About a year ago, Rahim Jessani had the idea to start a podcast after the sudden death of his long-time role model, Kobe Bryant.
According to Jessani, co-founder of The Unfortunate Truth (TUT) and MCAS ’23, Bryant’s message of inspiring others and creating a legacy beyond oneself kick-started Jessani’s year-long media and reporting journey.
“I wanted to do something beyond myself,” he said. “Something for the world.”
The Instagram account has since been popping up on the screens of many Boston College students’ feeds, and Jessani said in an interview with The Heights that he has dedicated the last year of his life to providing news based on facts and reality.
“TUT’s purpose is to cover what you aren’t seeing on the front page of newspapers and on CNN or FOX,” Jessani said. “Through platforms such as Instagram, TikTok, and our own website, we try our best to cover the topics that aren’t being discussed enough, but we deem necessary for the public to know.”
The outlet covers topics ranging from the farmers’ protest in India, to the Uyghur Muslim concentration camps in China, to the case for D.C. statehood.
Bryant’s death was the spark, Jessani’s frustration with the age of disinformation was a factor, but Netflix’s cancellation of Patriot Act with Hasan Minhaj made it personal, he said.
As a member of the South Asian community, Jessani said that the show’s cancellation was the final factor in his decision.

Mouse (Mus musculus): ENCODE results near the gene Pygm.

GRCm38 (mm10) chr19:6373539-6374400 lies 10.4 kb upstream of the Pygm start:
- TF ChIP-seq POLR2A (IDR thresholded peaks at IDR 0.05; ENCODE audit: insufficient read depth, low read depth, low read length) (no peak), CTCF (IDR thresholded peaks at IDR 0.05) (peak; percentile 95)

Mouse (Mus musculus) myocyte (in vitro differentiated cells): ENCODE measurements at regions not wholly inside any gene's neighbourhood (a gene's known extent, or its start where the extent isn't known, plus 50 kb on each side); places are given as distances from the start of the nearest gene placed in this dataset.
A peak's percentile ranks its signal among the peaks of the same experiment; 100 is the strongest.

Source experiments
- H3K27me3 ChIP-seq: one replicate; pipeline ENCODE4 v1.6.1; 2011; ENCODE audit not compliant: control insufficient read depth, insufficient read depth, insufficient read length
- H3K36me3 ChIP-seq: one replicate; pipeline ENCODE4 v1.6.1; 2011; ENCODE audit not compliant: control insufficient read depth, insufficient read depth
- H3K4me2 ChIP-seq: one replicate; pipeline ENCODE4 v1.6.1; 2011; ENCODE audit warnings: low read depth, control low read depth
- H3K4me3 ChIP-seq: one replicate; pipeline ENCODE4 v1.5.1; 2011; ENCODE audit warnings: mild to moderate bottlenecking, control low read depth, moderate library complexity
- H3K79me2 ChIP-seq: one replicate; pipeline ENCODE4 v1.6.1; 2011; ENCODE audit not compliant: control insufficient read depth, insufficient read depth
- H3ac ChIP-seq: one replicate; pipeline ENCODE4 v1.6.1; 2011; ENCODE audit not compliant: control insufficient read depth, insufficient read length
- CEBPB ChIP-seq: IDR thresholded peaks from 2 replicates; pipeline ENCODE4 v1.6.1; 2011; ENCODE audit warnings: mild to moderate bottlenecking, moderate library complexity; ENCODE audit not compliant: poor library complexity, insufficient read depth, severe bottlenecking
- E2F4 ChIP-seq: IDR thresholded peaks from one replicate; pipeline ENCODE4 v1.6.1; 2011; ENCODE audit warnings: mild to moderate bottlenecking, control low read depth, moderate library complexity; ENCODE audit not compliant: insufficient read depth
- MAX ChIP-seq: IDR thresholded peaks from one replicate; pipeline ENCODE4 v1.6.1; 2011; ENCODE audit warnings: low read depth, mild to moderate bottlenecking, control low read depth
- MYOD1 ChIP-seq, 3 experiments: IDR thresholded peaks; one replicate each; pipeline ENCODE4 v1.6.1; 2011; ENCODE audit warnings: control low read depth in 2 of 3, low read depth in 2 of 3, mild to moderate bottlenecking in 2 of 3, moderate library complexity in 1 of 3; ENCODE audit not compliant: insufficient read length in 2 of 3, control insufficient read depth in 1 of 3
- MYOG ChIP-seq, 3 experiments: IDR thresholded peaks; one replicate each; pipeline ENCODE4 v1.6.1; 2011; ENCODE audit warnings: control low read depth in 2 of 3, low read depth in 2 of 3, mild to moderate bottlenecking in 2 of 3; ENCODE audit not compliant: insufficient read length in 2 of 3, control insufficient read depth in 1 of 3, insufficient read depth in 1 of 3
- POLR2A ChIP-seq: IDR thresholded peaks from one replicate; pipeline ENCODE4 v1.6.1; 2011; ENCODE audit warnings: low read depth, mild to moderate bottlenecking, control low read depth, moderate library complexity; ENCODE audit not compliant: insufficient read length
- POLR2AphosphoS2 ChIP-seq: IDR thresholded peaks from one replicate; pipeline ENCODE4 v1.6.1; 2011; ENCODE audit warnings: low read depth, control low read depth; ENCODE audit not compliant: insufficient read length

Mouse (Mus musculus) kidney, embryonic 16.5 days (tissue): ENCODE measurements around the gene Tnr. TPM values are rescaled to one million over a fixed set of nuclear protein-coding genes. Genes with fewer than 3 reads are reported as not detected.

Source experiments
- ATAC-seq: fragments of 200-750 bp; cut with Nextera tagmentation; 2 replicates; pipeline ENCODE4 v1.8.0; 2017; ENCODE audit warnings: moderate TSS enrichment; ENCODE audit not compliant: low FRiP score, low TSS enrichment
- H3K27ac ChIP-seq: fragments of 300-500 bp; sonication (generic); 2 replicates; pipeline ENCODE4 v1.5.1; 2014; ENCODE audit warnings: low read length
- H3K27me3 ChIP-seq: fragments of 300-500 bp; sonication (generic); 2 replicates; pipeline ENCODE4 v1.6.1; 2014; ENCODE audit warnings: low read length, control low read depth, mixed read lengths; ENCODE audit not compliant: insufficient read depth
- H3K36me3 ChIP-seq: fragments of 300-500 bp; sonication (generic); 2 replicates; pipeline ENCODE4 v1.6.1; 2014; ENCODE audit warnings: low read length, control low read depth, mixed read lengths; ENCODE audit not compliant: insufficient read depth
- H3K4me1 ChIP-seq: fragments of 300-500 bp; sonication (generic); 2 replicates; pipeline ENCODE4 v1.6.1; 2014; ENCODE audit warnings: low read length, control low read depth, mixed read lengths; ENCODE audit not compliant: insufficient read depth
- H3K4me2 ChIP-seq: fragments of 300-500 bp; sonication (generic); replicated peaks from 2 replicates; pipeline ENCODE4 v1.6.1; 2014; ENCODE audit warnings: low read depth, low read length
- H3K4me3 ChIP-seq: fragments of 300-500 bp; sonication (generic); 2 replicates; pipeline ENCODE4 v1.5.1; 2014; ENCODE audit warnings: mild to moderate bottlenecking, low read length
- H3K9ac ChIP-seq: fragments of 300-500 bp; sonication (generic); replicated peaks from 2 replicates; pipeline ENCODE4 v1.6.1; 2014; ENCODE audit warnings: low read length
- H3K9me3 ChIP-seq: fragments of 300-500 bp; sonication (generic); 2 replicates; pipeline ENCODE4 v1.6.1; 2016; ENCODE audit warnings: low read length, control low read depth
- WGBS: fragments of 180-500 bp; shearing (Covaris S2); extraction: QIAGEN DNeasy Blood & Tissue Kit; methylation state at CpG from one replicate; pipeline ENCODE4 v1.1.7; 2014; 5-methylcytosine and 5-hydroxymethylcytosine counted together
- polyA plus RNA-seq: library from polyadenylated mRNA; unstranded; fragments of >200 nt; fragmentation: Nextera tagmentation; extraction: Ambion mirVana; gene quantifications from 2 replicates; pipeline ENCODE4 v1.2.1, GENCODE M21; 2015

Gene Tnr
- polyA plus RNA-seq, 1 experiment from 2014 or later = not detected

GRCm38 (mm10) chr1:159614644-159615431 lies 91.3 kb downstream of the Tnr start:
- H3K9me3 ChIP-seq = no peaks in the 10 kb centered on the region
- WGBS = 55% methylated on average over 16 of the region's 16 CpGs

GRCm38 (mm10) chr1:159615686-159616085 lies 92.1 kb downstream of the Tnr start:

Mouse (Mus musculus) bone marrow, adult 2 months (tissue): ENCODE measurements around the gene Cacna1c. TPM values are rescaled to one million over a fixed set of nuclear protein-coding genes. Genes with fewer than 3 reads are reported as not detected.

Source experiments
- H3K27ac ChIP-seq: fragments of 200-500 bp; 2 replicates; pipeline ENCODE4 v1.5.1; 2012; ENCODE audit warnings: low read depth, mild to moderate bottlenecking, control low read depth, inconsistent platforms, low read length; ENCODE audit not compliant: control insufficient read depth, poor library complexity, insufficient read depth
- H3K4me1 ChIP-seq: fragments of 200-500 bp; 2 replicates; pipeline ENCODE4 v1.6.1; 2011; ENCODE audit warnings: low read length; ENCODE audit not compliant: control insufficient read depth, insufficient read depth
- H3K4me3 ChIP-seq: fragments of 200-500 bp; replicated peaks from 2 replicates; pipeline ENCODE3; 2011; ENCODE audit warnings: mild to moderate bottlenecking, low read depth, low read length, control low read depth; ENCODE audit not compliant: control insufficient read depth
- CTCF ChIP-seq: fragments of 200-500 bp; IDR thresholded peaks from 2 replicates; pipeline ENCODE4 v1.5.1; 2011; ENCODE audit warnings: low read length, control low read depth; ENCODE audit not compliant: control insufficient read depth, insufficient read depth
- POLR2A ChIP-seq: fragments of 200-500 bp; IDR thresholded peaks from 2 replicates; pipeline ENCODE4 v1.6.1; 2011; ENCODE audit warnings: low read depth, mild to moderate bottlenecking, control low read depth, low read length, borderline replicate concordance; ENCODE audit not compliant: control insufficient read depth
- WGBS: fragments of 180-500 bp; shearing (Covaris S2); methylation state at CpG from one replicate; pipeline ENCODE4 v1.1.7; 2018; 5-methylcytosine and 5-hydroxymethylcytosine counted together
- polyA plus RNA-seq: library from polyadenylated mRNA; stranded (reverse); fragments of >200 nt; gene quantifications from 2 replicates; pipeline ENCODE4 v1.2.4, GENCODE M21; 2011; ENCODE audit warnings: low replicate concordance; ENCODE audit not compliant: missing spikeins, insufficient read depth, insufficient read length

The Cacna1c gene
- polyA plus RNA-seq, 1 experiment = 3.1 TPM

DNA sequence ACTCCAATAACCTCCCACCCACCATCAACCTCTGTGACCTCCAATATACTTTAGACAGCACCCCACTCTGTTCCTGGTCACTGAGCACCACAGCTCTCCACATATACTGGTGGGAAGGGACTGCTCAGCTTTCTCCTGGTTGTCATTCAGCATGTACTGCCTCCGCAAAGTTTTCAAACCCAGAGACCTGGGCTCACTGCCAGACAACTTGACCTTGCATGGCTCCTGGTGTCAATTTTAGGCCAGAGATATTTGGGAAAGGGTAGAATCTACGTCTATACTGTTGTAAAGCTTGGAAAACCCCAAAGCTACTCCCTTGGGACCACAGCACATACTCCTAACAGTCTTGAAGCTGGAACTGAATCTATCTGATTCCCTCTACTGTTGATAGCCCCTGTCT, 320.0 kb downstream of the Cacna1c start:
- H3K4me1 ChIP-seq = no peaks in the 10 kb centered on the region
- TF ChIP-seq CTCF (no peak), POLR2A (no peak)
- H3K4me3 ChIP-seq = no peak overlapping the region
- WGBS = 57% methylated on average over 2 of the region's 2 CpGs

“I had the motivation to start this,” Jessani said. “I had the motivation to do something beyond myself. I had the problem. Then getting it into the real world was all I had left to do, and from this, The Unfortunate Truth was born.”
TUT is different from some other media outlets seen on Twitter and Instagram feeds, Jessani said, due to its fact-checking process.
“Everything is fact-checked by academia, professors, and not checked by other media outlets …,” Jessani said. “We as college students have direct access to the smartest minds in their fields … We have resources right in front of us. Thus 100 percent of our content is consulted by professionals in the academic field.”
Jessani said that he bases his choices of what media to cover on asking the right questions, not proving already-established facts.
“For example, I will never put out an episode attempting to prove climate change,” Jessani said. “We must face the facts, and climate change’s existence has already been proven fact. My team and I are not going to waste our time on that. However, if you want TUT to cover how climate change is affecting a certain sector of the human population, that is something we would be interested in factually covering.”
Jessani said that he has a team of eight other full-time college students working for him, one of them being his best friend and TUT’s Chief of Staff Kris Iacobelli, a sophomore at the University of Central Florida (UCF).
“I believed in Rahim, and I knew he had the potential to make this a big thing, so I joined him in June,” Iacobelli said. “We call each other every day at noon, hop onto Canva, and generate that day’s post.”
As a native Floridian himself, most of Jessani’s team is based at UCF, but Jessani hopes to begin opening chapters at schools like the University of Massachusetts Amherst and the University of Miami.
“If you genuinely want to make a difference, join my team,” Jessani said. “This is a ground-up movement. We can all make a difference and change each others’ lives, it just takes stepping up to the plate and finding those little moments that make what you’re doing worth it. It’s hard to grasp at first, but it takes work to make this world better, it’s not gonna just become better on its own, and that is the real unfortunate truth.”
Featured Image by Nicole Vagra / For The Heights